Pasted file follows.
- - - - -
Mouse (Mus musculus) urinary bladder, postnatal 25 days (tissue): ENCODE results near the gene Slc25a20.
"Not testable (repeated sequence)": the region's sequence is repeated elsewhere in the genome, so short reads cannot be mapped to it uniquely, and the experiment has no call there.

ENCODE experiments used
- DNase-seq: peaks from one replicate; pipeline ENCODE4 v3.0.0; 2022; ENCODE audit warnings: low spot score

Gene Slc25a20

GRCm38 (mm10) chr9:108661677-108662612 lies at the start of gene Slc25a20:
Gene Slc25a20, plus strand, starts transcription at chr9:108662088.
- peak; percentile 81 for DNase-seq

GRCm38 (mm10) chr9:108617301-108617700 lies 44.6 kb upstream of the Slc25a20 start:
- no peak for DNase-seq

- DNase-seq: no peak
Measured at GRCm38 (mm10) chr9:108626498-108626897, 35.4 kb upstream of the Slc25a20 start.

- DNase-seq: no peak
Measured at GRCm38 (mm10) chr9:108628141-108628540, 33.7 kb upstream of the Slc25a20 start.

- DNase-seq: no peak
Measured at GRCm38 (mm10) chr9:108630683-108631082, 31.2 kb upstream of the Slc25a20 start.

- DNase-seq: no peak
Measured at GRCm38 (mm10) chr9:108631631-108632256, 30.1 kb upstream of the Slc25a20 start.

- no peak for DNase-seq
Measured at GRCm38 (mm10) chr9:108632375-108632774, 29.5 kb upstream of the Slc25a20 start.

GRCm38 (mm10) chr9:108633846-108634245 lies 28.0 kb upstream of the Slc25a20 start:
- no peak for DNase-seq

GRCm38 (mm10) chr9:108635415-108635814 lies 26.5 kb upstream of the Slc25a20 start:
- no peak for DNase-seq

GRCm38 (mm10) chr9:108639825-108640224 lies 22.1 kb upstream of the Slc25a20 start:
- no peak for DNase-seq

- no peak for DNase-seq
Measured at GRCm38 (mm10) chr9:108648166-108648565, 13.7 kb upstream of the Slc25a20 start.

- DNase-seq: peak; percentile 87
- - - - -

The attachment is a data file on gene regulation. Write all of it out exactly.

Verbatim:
Mouse (Mus musculus) urinary bladder, postnatal 25 days (tissue): ENCODE results near the gene Slc25a20.
"Not testable (repeated sequence)": the region's sequence is repeated elsewhere in the genome, so short reads cannot be mapped to it uniquely, and the experiment has no call there.

ENCODE experiments used
- DNase-seq: peaks from one replicate; pipeline ENCODE4 v3.0.0; 2022; ENCODE audit warnings: low spot score

Gene Slc25a20

GRCm38 (mm10) chr9:108661677-108662612 lies at the start of gene Slc25a20:
Gene Slc25a20, plus strand, starts transcription at chr9:108662088.
- peak; percentile 81 for DNase-seq

GRCm38 (mm10) chr9:108617301-108617700 lies 44.6 kb upstream of the Slc25a20 start:
- no peak for DNase-seq

- DNase-seq: no peak
Measured at GRCm38 (mm10) chr9:108626498-108626897, 35.4 kb upstream of the Slc25a20 start.

- DNase-seq: no peak
Measured at GRCm38 (mm10) chr9:108628141-108628540, 33.7 kb upstream of the Slc25a20 start.

- DNase-seq: no peak
Measured at GRCm38 (mm10) chr9:108630683-108631082, 31.2 kb upstream of the Slc25a20 start.

- DNase-seq: no peak
Measured at GRCm38 (mm10) chr9:108631631-108632256, 30.1 kb upstream of the Slc25a20 start.

- no peak for DNase-seq
Measured at GRCm38 (mm10) chr9:108632375-108632774, 29.5 kb upstream of the Slc25a20 start.

GRCm38 (mm10) chr9:108633846-108634245 lies 28.0 kb upstream of the Slc25a20 start:
- no peak for DNase-seq

GRCm38 (mm10) chr9:108635415-108635814 lies 26.5 kb upstream of the Slc25a20 start:
- no peak for DNase-seq

GRCm38 (mm10) chr9:108639825-108640224 lies 22.1 kb upstream of the Slc25a20 start:
- no peak for DNase-seq

- no peak for DNase-seq
Measured at GRCm38 (mm10) chr9:108648166-108648565, 13.7 kb upstream of the Slc25a20 start.

- DNase-seq: peak; percentile 87